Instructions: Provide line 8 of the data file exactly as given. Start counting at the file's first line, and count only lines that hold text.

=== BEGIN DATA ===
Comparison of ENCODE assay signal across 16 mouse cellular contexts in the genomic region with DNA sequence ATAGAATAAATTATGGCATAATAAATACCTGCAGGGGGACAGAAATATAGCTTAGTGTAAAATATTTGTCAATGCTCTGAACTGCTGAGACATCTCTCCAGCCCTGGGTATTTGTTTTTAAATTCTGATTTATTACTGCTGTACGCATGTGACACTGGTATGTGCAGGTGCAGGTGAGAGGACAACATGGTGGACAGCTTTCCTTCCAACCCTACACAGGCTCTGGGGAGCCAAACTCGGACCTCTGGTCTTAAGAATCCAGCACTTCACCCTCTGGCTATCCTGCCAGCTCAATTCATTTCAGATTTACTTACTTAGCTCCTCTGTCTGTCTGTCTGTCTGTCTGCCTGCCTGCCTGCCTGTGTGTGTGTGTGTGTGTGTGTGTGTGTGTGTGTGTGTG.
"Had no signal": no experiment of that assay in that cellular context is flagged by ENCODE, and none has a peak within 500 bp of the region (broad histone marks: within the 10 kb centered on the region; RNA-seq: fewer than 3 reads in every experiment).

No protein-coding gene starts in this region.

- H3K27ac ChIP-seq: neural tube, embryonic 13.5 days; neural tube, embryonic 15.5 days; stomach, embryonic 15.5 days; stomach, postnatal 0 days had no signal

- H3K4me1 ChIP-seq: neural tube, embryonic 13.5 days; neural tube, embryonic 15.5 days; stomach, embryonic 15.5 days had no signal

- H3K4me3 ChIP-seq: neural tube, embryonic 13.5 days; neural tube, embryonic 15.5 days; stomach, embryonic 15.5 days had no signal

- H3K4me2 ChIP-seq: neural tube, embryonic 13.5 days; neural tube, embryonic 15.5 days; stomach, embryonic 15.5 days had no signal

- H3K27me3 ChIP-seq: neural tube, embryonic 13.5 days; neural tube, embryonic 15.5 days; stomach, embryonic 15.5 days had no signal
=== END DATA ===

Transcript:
- H3K27me3 ChIP-seq: neural tube, embryonic 13.5 days; neural tube, embryonic 15.5 days; stomach, embryonic 15.5 days had no signal